While gunshot wounds can be traumatizing and deadly, they are far from the only unhealthy human-caused damage community members face regularly in Bovoni.
Bovoni resident Beverly Stephens-Samuel said she is bombarded “from morning until morning” with noise pollution from unchecked motorcycles racing at breakneck speeds and earsplitting decibels not only on Bovoni Road where she grew up, but on the side streets where she now owns her own home.
“I don’t want to get accustomed to this,” she said while sitting on her mother’s front porch across the street from the Clinton Phipps racetrack, having to pause between sentences to be heard above the noise as a steady stream of motorcycles and other loud vehicles proved her point.
There is no lack of information about the detrimental effects of noise pollution on humans. From hearing loss, heart disease, hypertension and mental health issues to cancer and obesity, the damage has been widely researched and reported by a plethora of researchers, including the World Health Organization and the Centers for Disease Control.
Stephens-Samuel, who has worked for the V.I. Department of Health for more than 20 years, has spent 50-plus years in the house whose porch overhangs the road below that also is a route for muffler-less trucks carrying trash to the Bovoni landfill. The trucks contribute to the constant cacophony of loud noise that she said is an assault on her mind and body.
She is more understanding of the trucks. “They can’t help it,” which may or may not be accurate, but she doesn’t see them as egregious as the deliberate audio assault by passenger vehicles, especially the motorcyclists, who she said show no regard for the welfare of others in her community and elsewhere on the island.
Stephens-Samuel, who lives in the shadow of the Bovoni Housing Community where residents are beset by gun violence, said she feels completely safe in her home though she is also awakened a few times a week by the sound of gunshots.
But what she wants is attention given to the other issues she and her neighbors deal with regularly.
As a long-time fiscal manager, Stephens-Samuel wonders where the overtime being paid to police officers is going.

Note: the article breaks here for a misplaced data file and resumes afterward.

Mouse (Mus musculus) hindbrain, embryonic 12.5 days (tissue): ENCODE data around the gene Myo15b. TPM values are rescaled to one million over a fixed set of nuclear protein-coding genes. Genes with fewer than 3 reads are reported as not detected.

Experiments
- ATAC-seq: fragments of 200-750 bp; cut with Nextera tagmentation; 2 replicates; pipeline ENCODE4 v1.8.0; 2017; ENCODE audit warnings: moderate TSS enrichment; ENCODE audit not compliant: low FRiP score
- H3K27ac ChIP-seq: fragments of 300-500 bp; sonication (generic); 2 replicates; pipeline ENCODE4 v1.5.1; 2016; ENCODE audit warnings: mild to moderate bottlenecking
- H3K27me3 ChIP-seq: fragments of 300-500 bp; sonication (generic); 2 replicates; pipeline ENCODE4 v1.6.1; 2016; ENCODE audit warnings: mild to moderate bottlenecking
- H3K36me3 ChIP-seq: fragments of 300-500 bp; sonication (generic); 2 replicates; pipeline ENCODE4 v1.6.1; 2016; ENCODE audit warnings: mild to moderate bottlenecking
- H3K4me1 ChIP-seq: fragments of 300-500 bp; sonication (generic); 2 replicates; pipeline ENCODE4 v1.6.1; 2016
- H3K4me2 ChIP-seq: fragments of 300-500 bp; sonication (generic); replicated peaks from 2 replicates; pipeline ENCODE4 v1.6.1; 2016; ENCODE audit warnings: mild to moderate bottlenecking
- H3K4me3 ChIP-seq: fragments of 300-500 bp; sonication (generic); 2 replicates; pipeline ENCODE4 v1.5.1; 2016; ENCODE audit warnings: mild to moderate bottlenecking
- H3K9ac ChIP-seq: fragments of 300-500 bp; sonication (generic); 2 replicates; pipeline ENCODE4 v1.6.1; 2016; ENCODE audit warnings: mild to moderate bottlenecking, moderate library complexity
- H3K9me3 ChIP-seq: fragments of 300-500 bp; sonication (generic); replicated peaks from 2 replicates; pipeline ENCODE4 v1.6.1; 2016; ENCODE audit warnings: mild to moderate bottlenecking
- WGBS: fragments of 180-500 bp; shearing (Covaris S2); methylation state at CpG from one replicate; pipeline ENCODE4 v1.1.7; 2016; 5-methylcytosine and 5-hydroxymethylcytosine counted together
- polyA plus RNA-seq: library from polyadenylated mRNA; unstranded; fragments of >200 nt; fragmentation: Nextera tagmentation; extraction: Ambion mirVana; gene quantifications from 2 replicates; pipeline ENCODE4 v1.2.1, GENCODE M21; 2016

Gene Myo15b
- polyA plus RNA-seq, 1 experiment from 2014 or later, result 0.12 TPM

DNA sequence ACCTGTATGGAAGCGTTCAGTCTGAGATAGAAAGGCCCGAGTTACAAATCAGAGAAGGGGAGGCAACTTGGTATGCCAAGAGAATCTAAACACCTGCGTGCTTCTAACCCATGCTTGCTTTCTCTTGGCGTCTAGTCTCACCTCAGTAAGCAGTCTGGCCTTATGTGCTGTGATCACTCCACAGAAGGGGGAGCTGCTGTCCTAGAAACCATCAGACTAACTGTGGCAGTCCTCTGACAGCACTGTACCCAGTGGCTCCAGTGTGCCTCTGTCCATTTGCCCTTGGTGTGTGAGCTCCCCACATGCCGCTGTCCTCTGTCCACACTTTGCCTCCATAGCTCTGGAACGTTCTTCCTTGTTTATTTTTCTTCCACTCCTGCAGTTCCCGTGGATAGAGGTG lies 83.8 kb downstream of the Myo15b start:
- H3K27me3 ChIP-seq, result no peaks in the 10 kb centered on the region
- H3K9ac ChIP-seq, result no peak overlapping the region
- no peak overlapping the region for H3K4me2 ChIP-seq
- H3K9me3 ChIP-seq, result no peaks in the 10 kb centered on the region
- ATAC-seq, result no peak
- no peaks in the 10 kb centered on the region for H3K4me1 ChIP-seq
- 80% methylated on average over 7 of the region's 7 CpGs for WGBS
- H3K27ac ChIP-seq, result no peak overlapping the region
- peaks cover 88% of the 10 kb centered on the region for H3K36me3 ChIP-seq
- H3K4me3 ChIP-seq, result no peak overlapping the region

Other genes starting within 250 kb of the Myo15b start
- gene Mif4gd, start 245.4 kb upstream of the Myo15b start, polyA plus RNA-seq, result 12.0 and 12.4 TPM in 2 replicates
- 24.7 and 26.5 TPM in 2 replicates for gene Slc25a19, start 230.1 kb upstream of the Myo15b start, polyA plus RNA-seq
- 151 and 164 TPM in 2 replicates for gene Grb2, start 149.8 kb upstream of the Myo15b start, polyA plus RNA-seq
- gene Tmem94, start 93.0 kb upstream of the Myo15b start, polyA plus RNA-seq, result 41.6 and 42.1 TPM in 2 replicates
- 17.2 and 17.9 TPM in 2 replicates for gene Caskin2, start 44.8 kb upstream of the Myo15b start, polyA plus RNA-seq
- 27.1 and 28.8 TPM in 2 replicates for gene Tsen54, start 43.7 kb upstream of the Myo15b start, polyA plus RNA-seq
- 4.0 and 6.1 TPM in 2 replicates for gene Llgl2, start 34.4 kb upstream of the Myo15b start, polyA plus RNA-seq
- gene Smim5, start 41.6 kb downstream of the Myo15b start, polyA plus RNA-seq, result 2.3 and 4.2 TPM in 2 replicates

“Many have given up on the police,” she said.
She added even the “influencers” who are her neighbors have not been able to change the dynamics.
Former Sen. Clarence Payne is one of them. In a phone interview on Wednesday, Payne agreed wholeheartedly with Stephens-Samuel. Payne, who has lived in Bovoni since he was 5 years old, said one of the problems is the speed bumps that once peppered the side streets of the neighborhoods, slowing down the speeding vehicles on the narrow residential streets, were washed away during the 2017 hurricanes and have not been replaced.
He has called the Department of Public Works about it with no luck, yet. Their absence has left the narrow streets to the drag racers.
Meanwhile, Payne said he occasionally and carefully tries to stop the speeders by gently telling them, if he can get their attention before they start revving up, “There’s no happy ending if you hit something.”
He said he is careful in his admonitions in consideration of today’s “climate of violence.”
Payne also said though there are police officers who live in the Bovoni community they are under a consent decree, which constrains their ability to do anything that seems like police work when they are not officially on duty.
There are other serious challenges in the Nadir-Bovoni area, which include the landfill that is growing more mountainous by the day and catches fire periodically spewing toxic fumes. A sewage backup problem has also plagued the area for years, defying any permanent fix, overflowing and leaving foul odors and presenting health hazards.
Despite all these things Stephens-Samuel said, “I grew up here. I have always felt proud of that – even with the landfill right there.”